National Instruments designed a benchmarking utility that captures performance profiles for RT targets while they run a lightweight, object-oriented application designed to access large quantities of shared variables at high rates. The following figure highlights the architecture of the benchmarking utility. The main components are a test supervisor application that runs on the Windows host computer and Device Under Test (DUT) application that runs on the RT target.
Test Supervisor Application
A Windows PC is responsible for supervising and coordinating the benchmarking of the DUT. The primary responsibilities of the test supervisor application include:
- Configuring the DUT for testing
- Managing deployment of shared variables
- Issuing commands to the DUT application
- Acting as a shared variable accessor during a benchmark
- Receiving, analyzing and logging data from the DUT application
The DUT application runs on any RT target. The application is a lightweight, object-oriented and utilizes a state machine architecture. The primary responsibilities of the DUT application include:
- Waiting for and executing instructions sent by the test supervisor
- Hosting shared variables
- Programmatically opening, writing and closing shared variables
- Acquiring CPU performance data during a benchmark
- Sending data back to test supervisor
The benchmarking utility generates a performance profile by executing a series of tests that sweep across a range of shared variable quantities and update frequencies. During each test, the DUT writes to shared variables hosted locally while the test supervisor access those shared variables at the same frequency. While the shared variable communication is executing, a parallel thread in the DUT application collects CPU usage information using the NI System Configuration API.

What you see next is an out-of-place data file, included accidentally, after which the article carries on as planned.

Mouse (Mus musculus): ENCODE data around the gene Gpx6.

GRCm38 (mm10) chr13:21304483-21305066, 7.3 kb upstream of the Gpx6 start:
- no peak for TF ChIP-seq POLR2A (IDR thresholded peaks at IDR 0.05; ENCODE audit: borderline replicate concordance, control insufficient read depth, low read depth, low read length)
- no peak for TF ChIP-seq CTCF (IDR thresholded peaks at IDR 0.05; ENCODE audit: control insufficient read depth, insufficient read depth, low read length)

For additional details, please see the Shared Variable Benchmarking Utility homepage.
Summary of Test Conditions
These tests were executed in a controlled environment which used the following conditions across all tests:
- Private Gigabit Network
Benchmark data was executed with the test supervisor and DUT on a gigabit LAN with zero non-test traffic.
- Lightweight DUT Application
To obtain performance profiles that accurately describe how shared variables affect performance, a lightweight DUT application was designed to minimize processor utilization from any functions other than shared variable access.
- Maximum Library Size
Though several thousand variables were deployed in some tests, the maximum library size was limited to 500 variables. It is good programming practice to separate large numbers of shared variable into multiple libraries.
- Double-Precision Floating-Point Data Type
All benchmarking tests were executed using shared variables of the largest non-custom data type native to LabVIEW.
- Single Shared Variable Accessor
Only a single client application accessed shared variables hosted on the target.
- Access via LabVIEW Shared Variable API
Both the DUT application and test supervisor application accessed the shared variables using the LabVIEW Shared Variable API.